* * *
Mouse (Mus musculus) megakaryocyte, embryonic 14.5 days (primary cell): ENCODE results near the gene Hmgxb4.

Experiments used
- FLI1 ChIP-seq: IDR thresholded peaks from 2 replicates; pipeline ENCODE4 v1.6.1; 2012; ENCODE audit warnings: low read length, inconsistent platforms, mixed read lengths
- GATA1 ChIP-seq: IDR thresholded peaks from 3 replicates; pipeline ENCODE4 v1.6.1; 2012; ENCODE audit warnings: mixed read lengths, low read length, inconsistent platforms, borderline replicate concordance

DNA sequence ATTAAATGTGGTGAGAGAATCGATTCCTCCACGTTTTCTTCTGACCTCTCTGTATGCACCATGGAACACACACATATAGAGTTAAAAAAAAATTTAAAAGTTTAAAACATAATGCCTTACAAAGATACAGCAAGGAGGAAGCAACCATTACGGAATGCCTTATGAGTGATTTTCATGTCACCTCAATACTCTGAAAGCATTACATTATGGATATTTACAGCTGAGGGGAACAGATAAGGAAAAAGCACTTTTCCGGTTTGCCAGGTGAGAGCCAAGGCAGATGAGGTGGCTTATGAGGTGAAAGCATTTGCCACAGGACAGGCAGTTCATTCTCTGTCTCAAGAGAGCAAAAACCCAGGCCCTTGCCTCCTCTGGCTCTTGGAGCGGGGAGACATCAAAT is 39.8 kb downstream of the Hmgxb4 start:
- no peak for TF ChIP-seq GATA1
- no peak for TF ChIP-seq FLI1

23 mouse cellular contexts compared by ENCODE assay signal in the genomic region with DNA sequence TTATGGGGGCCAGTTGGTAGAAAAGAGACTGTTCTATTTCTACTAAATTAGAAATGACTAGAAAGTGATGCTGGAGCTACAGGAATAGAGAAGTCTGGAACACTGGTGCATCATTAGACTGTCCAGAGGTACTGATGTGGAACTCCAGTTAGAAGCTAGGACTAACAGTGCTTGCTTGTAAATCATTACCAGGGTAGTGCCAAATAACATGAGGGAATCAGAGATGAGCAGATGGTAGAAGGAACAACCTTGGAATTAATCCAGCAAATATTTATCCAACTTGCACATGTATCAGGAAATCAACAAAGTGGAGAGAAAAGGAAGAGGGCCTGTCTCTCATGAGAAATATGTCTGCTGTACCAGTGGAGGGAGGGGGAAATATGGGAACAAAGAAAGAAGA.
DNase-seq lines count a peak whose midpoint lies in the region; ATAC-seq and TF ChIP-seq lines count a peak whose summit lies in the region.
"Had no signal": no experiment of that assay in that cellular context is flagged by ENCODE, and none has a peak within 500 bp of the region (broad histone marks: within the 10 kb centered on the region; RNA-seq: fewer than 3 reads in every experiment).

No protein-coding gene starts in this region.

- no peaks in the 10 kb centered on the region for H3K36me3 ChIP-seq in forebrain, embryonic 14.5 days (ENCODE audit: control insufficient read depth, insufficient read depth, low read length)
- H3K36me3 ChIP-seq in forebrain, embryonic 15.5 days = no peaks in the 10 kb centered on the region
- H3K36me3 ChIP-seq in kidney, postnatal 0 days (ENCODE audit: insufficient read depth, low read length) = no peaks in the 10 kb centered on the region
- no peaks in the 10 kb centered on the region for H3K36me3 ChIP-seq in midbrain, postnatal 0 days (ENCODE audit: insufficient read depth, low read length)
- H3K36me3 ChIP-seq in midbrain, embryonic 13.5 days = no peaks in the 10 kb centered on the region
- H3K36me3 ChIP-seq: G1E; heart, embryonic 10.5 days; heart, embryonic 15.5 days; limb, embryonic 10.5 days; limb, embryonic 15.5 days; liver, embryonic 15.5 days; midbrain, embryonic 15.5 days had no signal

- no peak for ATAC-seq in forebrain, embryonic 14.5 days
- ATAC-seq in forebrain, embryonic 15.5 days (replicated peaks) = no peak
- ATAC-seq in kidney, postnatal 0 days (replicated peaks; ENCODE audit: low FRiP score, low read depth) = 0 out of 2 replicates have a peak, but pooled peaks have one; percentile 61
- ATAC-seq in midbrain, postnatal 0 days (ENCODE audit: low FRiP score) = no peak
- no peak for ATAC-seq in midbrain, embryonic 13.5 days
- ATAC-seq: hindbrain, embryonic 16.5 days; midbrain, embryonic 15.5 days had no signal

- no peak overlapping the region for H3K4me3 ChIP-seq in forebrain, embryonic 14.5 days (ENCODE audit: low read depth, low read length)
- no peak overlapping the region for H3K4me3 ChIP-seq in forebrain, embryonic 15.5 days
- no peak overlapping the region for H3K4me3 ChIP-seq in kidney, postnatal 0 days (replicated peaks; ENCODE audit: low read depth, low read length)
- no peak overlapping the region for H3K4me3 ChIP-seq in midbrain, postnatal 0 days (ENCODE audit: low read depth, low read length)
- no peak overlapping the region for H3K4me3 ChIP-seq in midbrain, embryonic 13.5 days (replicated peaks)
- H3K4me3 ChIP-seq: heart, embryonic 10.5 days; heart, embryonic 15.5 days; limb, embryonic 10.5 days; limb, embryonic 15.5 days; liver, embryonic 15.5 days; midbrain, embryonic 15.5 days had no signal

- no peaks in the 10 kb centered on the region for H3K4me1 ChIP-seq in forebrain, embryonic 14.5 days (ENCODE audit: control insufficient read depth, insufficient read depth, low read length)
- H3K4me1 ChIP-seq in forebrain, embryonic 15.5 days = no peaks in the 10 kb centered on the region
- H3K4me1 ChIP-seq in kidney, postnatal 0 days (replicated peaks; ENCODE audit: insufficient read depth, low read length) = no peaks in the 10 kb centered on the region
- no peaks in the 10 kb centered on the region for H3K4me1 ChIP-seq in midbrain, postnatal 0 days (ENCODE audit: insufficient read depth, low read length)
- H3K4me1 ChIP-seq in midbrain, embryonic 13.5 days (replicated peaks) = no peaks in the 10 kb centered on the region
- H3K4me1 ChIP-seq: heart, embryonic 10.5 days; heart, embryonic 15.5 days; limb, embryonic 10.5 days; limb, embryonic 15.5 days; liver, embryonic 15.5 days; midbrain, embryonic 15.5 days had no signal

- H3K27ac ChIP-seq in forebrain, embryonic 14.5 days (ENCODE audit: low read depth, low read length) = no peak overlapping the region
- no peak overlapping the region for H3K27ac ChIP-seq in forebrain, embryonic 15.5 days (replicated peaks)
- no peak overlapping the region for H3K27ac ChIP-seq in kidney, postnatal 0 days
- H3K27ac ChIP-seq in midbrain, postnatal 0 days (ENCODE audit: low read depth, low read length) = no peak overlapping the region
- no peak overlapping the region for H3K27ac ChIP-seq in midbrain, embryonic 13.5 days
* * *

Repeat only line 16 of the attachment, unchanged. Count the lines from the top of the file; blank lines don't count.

- H3K36me3 ChIP-seq in midbrain, embryonic 13.5 days = no peaks in the 10 kb centered on the region